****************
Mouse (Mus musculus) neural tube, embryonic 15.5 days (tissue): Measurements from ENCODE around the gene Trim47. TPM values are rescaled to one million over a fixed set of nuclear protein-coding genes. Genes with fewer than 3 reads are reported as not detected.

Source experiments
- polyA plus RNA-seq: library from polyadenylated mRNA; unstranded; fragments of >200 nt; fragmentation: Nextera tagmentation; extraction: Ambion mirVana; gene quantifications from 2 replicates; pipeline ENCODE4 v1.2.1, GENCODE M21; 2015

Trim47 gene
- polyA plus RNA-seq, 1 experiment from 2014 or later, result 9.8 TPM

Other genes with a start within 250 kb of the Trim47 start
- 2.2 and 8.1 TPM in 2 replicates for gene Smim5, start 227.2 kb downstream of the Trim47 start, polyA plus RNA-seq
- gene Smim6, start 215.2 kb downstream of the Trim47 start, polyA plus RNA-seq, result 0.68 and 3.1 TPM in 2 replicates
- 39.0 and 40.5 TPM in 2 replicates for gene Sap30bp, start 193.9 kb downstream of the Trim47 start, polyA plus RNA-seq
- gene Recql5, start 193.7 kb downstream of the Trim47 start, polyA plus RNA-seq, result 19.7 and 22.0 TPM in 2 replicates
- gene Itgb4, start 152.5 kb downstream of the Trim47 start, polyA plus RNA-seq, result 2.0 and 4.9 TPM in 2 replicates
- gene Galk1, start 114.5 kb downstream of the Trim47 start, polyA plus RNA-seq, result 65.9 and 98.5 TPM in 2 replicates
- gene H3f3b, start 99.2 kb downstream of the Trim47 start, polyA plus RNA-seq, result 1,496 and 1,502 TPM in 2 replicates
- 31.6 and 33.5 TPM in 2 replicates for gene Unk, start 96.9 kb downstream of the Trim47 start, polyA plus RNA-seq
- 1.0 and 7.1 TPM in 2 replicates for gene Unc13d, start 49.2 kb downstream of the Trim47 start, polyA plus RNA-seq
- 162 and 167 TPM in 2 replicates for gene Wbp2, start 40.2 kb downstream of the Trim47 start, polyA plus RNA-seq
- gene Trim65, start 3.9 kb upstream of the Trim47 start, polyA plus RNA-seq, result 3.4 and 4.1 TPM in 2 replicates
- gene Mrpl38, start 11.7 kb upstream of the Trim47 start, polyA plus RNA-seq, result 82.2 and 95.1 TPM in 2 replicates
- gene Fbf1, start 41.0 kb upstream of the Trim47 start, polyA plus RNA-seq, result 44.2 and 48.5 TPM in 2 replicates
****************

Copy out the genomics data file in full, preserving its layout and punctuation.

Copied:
Mouse (Mus musculus) neural tube, embryonic 15.5 days (tissue): Measurements from ENCODE around the gene Trim47. TPM values are rescaled to one million over a fixed set of nuclear protein-coding genes. Genes with fewer than 3 reads are reported as not detected.

Source experiments
- polyA plus RNA-seq: library from polyadenylated mRNA; unstranded; fragments of >200 nt; fragmentation: Nextera tagmentation; extraction: Ambion mirVana; gene quantifications from 2 replicates; pipeline ENCODE4 v1.2.1, GENCODE M21; 2015

Trim47 gene
- polyA plus RNA-seq, 1 experiment from 2014 or later, result 9.8 TPM

Other genes with a start within 250 kb of the Trim47 start
- 2.2 and 8.1 TPM in 2 replicates for gene Smim5, start 227.2 kb downstream of the Trim47 start, polyA plus RNA-seq
- gene Smim6, start 215.2 kb downstream of the Trim47 start, polyA plus RNA-seq, result 0.68 and 3.1 TPM in 2 replicates
- 39.0 and 40.5 TPM in 2 replicates for gene Sap30bp, start 193.9 kb downstream of the Trim47 start, polyA plus RNA-seq
- gene Recql5, start 193.7 kb downstream of the Trim47 start, polyA plus RNA-seq, result 19.7 and 22.0 TPM in 2 replicates
- gene Itgb4, start 152.5 kb downstream of the Trim47 start, polyA plus RNA-seq, result 2.0 and 4.9 TPM in 2 replicates
- gene Galk1, start 114.5 kb downstream of the Trim47 start, polyA plus RNA-seq, result 65.9 and 98.5 TPM in 2 replicates
- gene H3f3b, start 99.2 kb downstream of the Trim47 start, polyA plus RNA-seq, result 1,496 and 1,502 TPM in 2 replicates
- 31.6 and 33.5 TPM in 2 replicates for gene Unk, start 96.9 kb downstream of the Trim47 start, polyA plus RNA-seq
- 1.0 and 7.1 TPM in 2 replicates for gene Unc13d, start 49.2 kb downstream of the Trim47 start, polyA plus RNA-seq
- 162 and 167 TPM in 2 replicates for gene Wbp2, start 40.2 kb downstream of the Trim47 start, polyA plus RNA-seq
- gene Trim65, start 3.9 kb upstream of the Trim47 start, polyA plus RNA-seq, result 3.4 and 4.1 TPM in 2 replicates
- gene Mrpl38, start 11.7 kb upstream of the Trim47 start, polyA plus RNA-seq, result 82.2 and 95.1 TPM in 2 replicates
- gene Fbf1, start 41.0 kb upstream of the Trim47 start, polyA plus RNA-seq, result 44.2 and 48.5 TPM in 2 replicates